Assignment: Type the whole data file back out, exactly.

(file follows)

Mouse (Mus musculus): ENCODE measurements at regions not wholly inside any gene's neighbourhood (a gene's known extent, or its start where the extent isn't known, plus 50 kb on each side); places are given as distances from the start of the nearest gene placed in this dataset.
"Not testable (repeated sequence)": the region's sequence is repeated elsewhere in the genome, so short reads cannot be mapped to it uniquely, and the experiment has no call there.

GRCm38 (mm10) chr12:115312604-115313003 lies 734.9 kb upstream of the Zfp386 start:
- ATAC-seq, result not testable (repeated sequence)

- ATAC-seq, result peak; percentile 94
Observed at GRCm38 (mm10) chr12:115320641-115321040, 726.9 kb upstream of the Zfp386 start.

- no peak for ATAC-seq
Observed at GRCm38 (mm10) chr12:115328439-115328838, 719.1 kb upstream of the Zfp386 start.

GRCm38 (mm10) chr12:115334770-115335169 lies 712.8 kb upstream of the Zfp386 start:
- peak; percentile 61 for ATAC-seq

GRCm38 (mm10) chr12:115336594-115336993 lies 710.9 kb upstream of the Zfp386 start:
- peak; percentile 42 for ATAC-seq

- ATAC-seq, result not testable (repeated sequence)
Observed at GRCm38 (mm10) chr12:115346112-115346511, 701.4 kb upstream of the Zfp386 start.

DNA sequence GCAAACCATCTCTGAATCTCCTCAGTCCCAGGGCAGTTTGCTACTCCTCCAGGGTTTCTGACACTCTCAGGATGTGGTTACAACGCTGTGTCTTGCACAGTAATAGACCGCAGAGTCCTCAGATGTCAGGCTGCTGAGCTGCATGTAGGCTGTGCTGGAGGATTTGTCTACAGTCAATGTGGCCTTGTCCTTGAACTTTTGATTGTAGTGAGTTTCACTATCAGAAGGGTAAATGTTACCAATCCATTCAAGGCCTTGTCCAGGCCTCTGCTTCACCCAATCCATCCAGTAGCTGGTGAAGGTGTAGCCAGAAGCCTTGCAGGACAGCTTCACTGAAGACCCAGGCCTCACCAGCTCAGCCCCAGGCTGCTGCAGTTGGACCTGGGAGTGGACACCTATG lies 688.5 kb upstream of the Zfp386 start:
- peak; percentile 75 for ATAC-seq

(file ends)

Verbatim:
Mouse (Mus musculus): ENCODE measurements at regions not wholly inside any gene's neighbourhood (a gene's known extent, or its start where the extent isn't known, plus 50 kb on each side); places are given as distances from the start of the nearest gene placed in this dataset.
"Not testable (repeated sequence)": the region's sequence is repeated elsewhere in the genome, so short reads cannot be mapped to it uniquely, and the experiment has no call there.

GRCm38 (mm10) chr12:115312604-115313003 lies 734.9 kb upstream of the Zfp386 start:
- ATAC-seq, result not testable (repeated sequence)

- ATAC-seq, result peak; percentile 94
Observed at GRCm38 (mm10) chr12:115320641-115321040, 726.9 kb upstream of the Zfp386 start.

- no peak for ATAC-seq
Observed at GRCm38 (mm10) chr12:115328439-115328838, 719.1 kb upstream of the Zfp386 start.

GRCm38 (mm10) chr12:115334770-115335169 lies 712.8 kb upstream of the Zfp386 start:
- peak; percentile 61 for ATAC-seq

GRCm38 (mm10) chr12:115336594-115336993 lies 710.9 kb upstream of the Zfp386 start:
- peak; percentile 42 for ATAC-seq

- ATAC-seq, result not testable (repeated sequence)
Observed at GRCm38 (mm10) chr12:115346112-115346511, 701.4 kb upstream of the Zfp386 start.

DNA sequence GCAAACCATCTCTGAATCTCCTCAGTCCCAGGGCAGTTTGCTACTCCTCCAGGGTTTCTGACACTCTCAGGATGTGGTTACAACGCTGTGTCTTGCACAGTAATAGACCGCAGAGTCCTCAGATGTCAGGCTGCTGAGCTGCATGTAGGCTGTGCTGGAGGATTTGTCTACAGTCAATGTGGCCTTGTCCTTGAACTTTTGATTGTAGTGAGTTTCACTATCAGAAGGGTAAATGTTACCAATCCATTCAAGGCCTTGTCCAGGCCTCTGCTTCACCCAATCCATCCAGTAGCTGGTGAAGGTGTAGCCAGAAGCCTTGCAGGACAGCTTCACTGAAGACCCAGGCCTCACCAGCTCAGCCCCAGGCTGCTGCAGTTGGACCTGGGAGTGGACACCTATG lies 688.5 kb upstream of the Zfp386 start:
- peak; percentile 75 for ATAC-seq